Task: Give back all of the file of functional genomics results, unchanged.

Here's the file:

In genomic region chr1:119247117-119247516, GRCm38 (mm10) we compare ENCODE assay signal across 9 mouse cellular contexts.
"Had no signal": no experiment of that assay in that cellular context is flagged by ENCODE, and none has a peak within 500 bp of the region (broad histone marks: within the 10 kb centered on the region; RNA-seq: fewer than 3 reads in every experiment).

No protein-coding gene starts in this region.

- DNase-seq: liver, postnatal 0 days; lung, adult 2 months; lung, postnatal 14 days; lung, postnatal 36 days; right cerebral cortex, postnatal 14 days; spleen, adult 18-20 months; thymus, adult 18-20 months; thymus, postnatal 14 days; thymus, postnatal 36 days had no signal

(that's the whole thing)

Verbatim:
In genomic region chr1:119247117-119247516, GRCm38 (mm10) we compare ENCODE assay signal across 9 mouse cellular contexts.
"Had no signal": no experiment of that assay in that cellular context is flagged by ENCODE, and none has a peak within 500 bp of the region (broad histone marks: within the 10 kb centered on the region; RNA-seq: fewer than 3 reads in every experiment).

No protein-coding gene starts in this region.

- DNase-seq: liver, postnatal 0 days; lung, adult 2 months; lung, postnatal 14 days; lung, postnatal 36 days; right cerebral cortex, postnatal 14 days; spleen, adult 18-20 months; thymus, adult 18-20 months; thymus, postnatal 14 days; thymus, postnatal 36 days had no signal